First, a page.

If I want a burger, I’ll have a burger— likely topped with cheese and either caramelized pineapple or green peppers.  But if I want a mushroom, I’ll make these adorable stuffed mushrooms and that’s okay too.


Maple Balsamic Stuffed Portobello Mushrooms with Havarti, Walnuts and Spinach




Recipe Type: Appetizer

Cook Time: 30 minutes

Makes 6 mini mushroom caps

Topped with a sweet maple balsamic reduction and jam-packed with walnuts, spinach and creamy havarti cheese, these stuffed portobello mushrooms are an easy appetizer for your next party!

Stuffed Mushroom Ingredients

6 mini portobello mushroom caps
3/4 cup chopped spinach leaves
1/4 cup crushed walnuts
1/3 cup shredded havarti cheese
1 teaspoon lemon juice
Salt, pepper, thyme

Maple Balsamic Reduction Ingredients

1/4 cup maple syrup
3 tablespoons balsamic vinegar


  1. Bring maple syrup and balsamic vinegar to a boil and reduce over medium low heat for about 5 minutes until slightly reduced. It should be bubbly with a beautiful golden red color.
  2. Set aside and let cool.
  3. Combine spinach leaves, walnuts, lemon juice and 1/4 cup of the shredded havarti cheese in a bowl.
  4. Place mushroom caps on a baking sheet.
  5. Drizzle a small amount of the maple balsamic reduction in each mushroom cap then season with salt, pepper and dried thyme.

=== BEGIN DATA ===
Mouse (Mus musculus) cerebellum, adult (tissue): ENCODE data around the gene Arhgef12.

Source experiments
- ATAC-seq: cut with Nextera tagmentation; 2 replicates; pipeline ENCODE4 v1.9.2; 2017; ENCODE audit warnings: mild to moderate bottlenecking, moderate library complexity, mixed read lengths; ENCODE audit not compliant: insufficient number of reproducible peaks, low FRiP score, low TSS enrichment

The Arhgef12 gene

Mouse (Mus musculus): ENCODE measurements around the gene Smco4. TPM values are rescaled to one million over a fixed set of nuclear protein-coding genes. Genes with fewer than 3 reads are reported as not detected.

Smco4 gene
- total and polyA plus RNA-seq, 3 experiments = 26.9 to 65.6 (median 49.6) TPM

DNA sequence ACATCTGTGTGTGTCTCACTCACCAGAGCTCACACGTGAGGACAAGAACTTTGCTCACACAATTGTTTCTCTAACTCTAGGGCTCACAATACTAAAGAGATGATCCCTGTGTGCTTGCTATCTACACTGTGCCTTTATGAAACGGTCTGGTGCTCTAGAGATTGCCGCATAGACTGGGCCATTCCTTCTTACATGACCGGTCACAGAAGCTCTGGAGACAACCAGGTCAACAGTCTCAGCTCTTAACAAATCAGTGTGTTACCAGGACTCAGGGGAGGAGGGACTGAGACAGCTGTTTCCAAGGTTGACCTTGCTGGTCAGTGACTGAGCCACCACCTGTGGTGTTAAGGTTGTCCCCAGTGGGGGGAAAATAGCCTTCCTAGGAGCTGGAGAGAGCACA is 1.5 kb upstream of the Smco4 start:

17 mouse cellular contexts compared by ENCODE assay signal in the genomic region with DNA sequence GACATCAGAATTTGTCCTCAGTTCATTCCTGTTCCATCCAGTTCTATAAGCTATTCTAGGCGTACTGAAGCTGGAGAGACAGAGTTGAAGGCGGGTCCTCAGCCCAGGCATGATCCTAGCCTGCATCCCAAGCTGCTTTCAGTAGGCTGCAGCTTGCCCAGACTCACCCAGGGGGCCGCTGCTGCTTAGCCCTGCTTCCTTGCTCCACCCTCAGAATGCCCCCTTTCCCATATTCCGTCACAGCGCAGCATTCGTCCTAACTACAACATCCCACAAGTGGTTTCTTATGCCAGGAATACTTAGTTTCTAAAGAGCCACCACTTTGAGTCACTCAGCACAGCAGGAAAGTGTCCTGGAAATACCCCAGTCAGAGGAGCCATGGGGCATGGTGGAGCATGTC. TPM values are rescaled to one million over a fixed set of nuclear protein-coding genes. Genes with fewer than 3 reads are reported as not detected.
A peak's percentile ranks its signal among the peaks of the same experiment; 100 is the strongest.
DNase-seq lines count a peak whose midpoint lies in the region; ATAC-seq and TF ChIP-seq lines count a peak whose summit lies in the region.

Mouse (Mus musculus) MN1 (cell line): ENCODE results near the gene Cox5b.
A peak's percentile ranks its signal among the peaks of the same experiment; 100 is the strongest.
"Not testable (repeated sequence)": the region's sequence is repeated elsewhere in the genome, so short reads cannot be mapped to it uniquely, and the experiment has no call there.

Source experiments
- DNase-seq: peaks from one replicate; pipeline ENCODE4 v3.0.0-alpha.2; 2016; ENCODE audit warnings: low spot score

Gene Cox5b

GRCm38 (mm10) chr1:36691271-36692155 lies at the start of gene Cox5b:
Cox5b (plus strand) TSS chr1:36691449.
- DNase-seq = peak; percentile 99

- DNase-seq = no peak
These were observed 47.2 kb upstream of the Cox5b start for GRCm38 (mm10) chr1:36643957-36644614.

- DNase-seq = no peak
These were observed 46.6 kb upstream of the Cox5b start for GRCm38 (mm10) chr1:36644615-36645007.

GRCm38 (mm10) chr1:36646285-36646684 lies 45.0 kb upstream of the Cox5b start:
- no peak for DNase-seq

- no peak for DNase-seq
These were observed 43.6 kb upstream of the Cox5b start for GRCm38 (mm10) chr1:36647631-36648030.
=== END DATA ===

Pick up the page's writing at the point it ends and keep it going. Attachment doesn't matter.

6. Stuff each mushroom cap with the filling mixture. The mushroom caps should be nearly overflowing with the filling mixture because the spinach will shrink as it cooks.
  7. Either top each mushroom with remaining cheese or reserve the rest of the havarti for a garnish.
  8. Cook for 25 minutes at 400°F.
  9. Drizzle with maple balsamic reduction and serve the stuffed portobello mushrooms warm.

Pairs Well With

Block_Salad      Walnut and Cranberry Orzo Pasta Salad     Grilled Steak       Garlic Mashed Potatoes


* Make sure not to cook the maple balsamic reduction too long or else it will take on the consistency of a very sticky caramel. While delicious, the candy-like maple balsamic will seize up and become difficult to drizzle on the mushroom caps.

* Don’t want to dirty your guests’ hands but still want to serve these stuffed portobello mushrooms as a handheld hors d’oeuvre? If sturdy toothpicks are too boring, try serving in Chinese porcelain soup spoons. Alternatively, use more of the maple balsamic reduction inside the mushroom caps and drizzle less on top.

* To make the mushroom caps even more of a party-friendly dish, top the mushrooms with the remaining havarti cheese right before cooking rather than use it as a garnish. When the havarti melts, it will create a thin layer of cheese that will help hold the rest of the filling inside the mushroom.

* If you’re in the mood to turn these stuffed portobello mushrooms into an entrée, try serving over rice, orzo or creamy smashed potatoes.

* To recreate the mushroom caps photographed above, garnish with remaining havarti and serve over a bed of sautéed spinach. Alternatively, forgo the sautéed spinach and lightly drizzle the maple balsamic reduction over the plate.